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Thread: Hello from Oregon

  1. #21
    Smells Like Teen Spirit Invisible Snake's Avatar
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    Re: Hello from Oregon

    Omg! We have to get that project going! A forum member from Canada has melanistic ordinoides
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  2. #22
    Never shed AlbinoSquiggle's Avatar
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    Re: Hello from Oregon

    LOL I've seen "Blizzard" and "Snow" so far. Is it the overall amount of color or lack there of that determines if they are snow or blizzard? Such as snow is basically all white with maybe a light hint of color and blizzard is pure white?
    Is there a sticky somewhere that I can learn how to identify the different types of garters? Similar to the info that was posted about upper and lower labial count?

  3. #23
    Thamnophis cymru -MARWOLAETH-'s Avatar
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    Re: Hello from Oregon

    Sorry I wasn't paying much attention to to the pics as I was slightly pissed when I posted first Now my sober eyes see 1st and 2nd are ordinoides 3rd vagrans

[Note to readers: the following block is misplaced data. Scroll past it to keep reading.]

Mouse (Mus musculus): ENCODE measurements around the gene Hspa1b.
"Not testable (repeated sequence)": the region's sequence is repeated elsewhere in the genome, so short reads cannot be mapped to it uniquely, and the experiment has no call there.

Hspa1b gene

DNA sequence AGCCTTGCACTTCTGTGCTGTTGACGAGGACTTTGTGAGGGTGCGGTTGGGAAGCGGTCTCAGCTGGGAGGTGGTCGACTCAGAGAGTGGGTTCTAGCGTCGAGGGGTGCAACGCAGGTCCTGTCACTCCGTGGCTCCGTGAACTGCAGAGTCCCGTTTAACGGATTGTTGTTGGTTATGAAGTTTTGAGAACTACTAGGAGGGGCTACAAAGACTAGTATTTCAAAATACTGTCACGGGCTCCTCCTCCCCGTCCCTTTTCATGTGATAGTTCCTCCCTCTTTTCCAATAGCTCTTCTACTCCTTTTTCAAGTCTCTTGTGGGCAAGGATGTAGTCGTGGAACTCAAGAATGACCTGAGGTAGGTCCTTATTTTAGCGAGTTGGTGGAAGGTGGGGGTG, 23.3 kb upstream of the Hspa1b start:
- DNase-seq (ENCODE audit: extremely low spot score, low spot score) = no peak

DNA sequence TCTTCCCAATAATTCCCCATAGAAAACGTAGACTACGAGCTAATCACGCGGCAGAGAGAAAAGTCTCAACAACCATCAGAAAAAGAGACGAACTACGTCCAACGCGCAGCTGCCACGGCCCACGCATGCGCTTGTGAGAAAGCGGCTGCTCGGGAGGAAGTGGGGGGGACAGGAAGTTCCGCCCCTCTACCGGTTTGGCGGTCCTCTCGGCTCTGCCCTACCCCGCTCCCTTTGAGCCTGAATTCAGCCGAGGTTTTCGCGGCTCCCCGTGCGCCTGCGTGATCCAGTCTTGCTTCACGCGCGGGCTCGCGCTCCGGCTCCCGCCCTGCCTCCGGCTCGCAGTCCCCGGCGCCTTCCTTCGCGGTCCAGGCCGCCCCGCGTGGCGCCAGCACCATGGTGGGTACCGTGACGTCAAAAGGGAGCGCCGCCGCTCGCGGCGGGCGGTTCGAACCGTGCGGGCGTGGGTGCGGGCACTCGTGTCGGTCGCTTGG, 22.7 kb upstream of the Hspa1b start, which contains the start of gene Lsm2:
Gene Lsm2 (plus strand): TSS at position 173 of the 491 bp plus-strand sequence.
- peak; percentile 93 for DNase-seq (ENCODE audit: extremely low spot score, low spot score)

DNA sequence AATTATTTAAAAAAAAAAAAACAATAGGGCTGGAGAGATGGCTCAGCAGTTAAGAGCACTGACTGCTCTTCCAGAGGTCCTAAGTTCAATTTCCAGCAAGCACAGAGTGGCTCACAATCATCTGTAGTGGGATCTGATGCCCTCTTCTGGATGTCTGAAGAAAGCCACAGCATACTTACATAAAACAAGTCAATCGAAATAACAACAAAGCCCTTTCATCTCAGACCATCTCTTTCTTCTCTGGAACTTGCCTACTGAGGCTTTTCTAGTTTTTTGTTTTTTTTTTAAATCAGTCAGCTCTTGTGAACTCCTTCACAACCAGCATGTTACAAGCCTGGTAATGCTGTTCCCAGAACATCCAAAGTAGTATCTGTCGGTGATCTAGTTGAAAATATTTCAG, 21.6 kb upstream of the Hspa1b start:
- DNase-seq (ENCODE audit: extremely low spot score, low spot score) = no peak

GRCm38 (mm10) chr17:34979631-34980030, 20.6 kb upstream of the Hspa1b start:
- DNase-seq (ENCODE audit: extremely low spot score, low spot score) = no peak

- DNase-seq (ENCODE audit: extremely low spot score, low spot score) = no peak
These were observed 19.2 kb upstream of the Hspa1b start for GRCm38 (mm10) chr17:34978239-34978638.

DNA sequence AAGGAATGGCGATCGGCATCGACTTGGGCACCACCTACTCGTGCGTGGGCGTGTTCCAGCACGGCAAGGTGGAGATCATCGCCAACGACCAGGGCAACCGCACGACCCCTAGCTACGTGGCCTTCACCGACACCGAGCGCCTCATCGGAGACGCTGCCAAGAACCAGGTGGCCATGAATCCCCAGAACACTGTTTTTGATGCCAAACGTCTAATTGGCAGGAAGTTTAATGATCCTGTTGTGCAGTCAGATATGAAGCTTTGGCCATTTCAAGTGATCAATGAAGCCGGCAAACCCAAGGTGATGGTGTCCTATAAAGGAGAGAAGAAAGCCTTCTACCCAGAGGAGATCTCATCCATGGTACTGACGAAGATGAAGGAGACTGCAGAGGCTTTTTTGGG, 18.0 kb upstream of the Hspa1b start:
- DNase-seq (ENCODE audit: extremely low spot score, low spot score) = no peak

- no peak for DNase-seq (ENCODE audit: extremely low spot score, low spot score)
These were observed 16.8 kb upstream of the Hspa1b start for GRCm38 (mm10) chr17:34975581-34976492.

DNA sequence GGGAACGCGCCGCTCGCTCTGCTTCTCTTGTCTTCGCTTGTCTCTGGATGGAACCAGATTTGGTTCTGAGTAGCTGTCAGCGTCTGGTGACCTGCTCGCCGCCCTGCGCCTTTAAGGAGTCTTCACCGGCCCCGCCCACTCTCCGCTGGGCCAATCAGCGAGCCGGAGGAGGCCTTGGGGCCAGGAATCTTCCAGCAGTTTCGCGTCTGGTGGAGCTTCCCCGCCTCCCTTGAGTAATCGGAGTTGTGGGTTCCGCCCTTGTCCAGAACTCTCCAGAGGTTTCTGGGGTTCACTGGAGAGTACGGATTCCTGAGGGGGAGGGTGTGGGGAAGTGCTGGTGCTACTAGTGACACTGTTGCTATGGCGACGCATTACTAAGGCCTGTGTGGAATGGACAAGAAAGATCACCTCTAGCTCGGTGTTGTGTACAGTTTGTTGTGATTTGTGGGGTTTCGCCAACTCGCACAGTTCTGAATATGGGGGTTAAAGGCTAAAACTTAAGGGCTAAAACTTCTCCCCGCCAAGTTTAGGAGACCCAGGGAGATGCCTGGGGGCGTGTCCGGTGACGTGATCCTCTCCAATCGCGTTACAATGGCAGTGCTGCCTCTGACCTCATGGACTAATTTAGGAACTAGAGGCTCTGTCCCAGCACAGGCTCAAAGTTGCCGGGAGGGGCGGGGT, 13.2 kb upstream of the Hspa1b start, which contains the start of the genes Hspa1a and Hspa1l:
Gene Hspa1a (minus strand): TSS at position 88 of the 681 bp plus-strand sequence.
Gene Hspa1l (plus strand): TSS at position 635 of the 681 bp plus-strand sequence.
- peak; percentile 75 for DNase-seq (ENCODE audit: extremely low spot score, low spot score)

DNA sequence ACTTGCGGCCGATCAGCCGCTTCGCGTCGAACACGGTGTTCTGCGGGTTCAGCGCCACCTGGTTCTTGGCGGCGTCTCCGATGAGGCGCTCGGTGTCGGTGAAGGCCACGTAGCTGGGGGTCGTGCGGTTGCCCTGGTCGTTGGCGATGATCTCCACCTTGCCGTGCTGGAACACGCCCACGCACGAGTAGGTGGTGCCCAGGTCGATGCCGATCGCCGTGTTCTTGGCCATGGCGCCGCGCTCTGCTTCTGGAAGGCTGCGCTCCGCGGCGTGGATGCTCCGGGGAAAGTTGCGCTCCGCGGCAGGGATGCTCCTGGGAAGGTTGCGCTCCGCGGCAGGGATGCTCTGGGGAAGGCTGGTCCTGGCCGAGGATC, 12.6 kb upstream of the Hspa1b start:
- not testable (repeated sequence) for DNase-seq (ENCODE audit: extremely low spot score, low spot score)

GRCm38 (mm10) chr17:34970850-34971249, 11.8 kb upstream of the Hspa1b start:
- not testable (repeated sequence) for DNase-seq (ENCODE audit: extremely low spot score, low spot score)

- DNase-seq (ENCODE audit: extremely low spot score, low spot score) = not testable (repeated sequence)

Will

  4. #24
    Adult snake Greg'sGarters's Avatar
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    Re: Hello from Oregon

    Quote Originally Posted by Invisible Snake View Post
    If it is an albino ordinoides and it were bred with a melanistic would that produce a snow ordinoides?
    Hopefully, someone goes out there tomorrow and finds an all black ordinoides on their front porch!
    -Greg
    1.1T.s. concinnus, 1.1 T.s. parietalis, 1.0 T.s. semifasciatus, 0.1 T. radix
    "Garters are predictable. Predictably variable" - Neil Balchan


  5. #25
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    Re: Hello from Oregon

    Quote Originally Posted by ProXimuS View Post
    If this albino is an ordinoides, wouldn't that make it the first? Or at least the first known?
    No. As Steve said, several albinos have been found in recent years. But they were all T - . This one appears to be T + and that would be a first that I know of. Certainly the only one in captivity.

    Quote Originally Posted by Greg'sGarters View Post
    Hopefully, someone goes out there tomorrow and finds an all black ordinoides on their front porch!